DNA bridging and looping by HMO1 provides a mechanism for stabilizing nucleosome-free chromatin

Divakaran Murugesapillai, Micah J. McCauley, Ran Huo, Molly H.Nelson Holte, Armen Stepanyants, L. James Maher, Nathan E. Israeloff, Mark C. Williams

Research output: Contribution to journalArticlepeer-review

29 Scopus citations


The regulation of chromatin structure in eukaryotic cells involves abundant architectural factors such as high mobility group B (HMGB) proteins. It is not understood how these factors control the interplay between genome accessibility and compaction. In vivo, HMO1 binds the promoter and coding regions of most ribosomal RNA genes, facilitating transcription and possibly stabilizing chromatin in the absence of histones. To understand how HMO1 performs these functions, we combine single molecule stretching and atomic force microscopy (AFM). By stretching HMO1-bound DNA, we demonstrate a hierarchical organization of interactions, in which HMO1 initially compacts DNA on a timescale of seconds, followed by bridge formation and stabilization of DNA loops on a timescale of minutes. AFM experiments demonstrate DNA bridging between strands as well as looping by HMO1. Our results support a model in which HMO1 maintains the stability of nucleosome-free chromatin regions by forming complex and dynamic DNA structures mediated by protein-protein interactions.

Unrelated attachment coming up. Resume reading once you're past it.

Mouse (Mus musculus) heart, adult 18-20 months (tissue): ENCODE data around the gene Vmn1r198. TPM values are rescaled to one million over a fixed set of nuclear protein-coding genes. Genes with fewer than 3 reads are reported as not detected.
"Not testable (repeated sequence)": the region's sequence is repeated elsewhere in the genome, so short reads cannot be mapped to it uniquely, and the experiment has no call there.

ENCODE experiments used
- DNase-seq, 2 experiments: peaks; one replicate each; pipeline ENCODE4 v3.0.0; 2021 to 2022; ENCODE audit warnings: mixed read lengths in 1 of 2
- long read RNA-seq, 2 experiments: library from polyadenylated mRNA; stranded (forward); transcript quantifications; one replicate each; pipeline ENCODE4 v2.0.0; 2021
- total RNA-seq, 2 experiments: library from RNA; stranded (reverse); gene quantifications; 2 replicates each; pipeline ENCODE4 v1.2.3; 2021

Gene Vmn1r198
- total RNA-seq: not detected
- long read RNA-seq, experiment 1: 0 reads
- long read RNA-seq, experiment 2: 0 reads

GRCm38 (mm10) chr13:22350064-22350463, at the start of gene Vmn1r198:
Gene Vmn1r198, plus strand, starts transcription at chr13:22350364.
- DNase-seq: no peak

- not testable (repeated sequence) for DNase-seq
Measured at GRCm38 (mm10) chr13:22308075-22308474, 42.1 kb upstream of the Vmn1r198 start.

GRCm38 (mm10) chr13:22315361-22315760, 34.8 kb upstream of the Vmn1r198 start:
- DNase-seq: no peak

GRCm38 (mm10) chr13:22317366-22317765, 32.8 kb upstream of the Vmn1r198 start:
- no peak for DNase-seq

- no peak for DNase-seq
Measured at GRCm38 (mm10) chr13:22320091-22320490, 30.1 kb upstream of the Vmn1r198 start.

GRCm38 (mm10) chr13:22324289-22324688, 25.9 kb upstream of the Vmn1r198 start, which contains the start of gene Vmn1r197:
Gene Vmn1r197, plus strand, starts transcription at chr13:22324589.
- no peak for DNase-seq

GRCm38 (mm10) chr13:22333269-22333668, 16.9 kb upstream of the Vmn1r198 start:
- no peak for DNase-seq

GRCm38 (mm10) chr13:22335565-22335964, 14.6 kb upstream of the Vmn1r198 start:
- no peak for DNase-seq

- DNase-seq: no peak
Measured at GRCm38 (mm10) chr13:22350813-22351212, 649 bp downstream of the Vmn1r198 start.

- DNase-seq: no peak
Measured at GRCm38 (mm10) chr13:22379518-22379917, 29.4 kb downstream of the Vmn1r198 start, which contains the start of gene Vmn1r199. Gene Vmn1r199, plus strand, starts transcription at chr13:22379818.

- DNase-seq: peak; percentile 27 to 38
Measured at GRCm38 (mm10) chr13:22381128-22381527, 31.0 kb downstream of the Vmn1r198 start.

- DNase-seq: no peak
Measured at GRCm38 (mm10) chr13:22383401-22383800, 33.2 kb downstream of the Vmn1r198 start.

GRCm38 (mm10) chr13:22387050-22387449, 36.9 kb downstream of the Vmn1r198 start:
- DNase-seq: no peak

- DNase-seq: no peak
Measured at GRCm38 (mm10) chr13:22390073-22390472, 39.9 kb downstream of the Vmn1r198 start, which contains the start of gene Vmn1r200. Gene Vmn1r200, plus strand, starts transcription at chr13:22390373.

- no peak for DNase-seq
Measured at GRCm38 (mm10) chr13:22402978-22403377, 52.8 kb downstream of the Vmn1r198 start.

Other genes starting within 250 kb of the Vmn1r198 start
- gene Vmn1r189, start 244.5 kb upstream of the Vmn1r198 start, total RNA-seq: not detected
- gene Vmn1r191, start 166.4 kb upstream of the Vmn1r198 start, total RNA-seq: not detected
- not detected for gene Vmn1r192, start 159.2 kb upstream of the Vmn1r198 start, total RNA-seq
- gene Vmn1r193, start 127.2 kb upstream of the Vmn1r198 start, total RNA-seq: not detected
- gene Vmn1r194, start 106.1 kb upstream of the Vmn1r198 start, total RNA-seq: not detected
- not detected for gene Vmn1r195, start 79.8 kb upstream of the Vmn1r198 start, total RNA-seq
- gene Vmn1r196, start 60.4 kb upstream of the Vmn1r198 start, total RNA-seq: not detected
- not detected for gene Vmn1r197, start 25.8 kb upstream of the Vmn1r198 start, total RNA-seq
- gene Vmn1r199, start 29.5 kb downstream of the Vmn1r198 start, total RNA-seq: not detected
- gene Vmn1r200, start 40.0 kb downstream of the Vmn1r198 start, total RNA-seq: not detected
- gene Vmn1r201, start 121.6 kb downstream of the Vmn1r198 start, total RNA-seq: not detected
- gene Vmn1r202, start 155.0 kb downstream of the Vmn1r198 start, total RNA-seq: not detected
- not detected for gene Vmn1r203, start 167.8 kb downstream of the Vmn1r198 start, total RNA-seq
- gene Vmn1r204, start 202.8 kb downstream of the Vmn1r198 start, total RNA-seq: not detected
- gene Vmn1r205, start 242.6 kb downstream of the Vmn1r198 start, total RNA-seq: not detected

Original languageEnglish (US)
Pages (from-to)8996-9004
Number of pages9
JournalNucleic acids research
Issue number14
StatePublished - Aug 18 2014

ASJC Scopus subject areas

  • Genetics


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